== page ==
TABLE II______________________________________Frequency Characteristics______________________________________Freq., MHz  E-Arm VSWR     H-Arm VSWR______________________________________4500        1.18           1.274600        1.21           1.304800        1.11           1.255000        1.10           1.185200        1.07           1.165400        1.05           1.075600        1.03           1.035800        1.02           1.026000        1.11           1.046200        loses          1.106400        mode           1.156600        discrimination 1.256800                       1.357000                       1.5______________________________________

The present orthogonal mode junction is readily cast in one integral piece. However, it is the present practice to add capacitive button 24, as well as buttons 35 when used, after casting. It is to be noted that button 24 is spaced more than one-half inch on center from the interior intersection of the common arm wall with the broad E-arm wall. This spacing is substantially different from past practice and it is believed to have particular benefit in obtaining the broad band results described.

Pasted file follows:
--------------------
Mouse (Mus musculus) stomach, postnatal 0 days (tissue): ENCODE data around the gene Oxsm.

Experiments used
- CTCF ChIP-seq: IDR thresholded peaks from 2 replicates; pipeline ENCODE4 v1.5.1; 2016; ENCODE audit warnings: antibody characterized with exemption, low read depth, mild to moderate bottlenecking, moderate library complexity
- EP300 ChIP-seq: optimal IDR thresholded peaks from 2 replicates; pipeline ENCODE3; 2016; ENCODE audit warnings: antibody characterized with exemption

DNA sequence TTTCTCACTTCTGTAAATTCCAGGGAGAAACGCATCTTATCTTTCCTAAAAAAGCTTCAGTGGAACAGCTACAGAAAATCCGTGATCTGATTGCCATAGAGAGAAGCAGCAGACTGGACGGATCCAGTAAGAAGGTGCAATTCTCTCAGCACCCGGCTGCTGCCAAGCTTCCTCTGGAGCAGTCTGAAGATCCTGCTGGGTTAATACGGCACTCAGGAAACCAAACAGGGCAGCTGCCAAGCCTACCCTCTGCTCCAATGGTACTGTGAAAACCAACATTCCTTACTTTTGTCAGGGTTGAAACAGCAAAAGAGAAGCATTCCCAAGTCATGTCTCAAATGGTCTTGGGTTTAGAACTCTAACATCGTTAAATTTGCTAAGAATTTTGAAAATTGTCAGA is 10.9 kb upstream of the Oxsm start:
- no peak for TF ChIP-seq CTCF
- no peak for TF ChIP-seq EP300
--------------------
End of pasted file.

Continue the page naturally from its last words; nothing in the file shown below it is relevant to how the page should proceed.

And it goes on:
In considering the performance as indicated in Table II, it will be noted that the E-arm is useful only over a frequency ratio of 1.33 while the H-arm is useful over a frequency ratio of 1.5. The wider frequency range of the H-arm is not rendered valueless beyond the useful range of the E-arm. In some applications the E-arm will actually require little band width. Where the E-arm performance is important, the useful range of the E-arm is still unusually large in this type of junction.

While the invention has been described in relation to a particular embodiment, it can readily be scaled to meet other frequency band requirements and may be terminated with ports for specific uses that are much different from the simple connecting ports depicted herein. Thus it is intended to cover the invention as set forth in the full scope of the appended claims.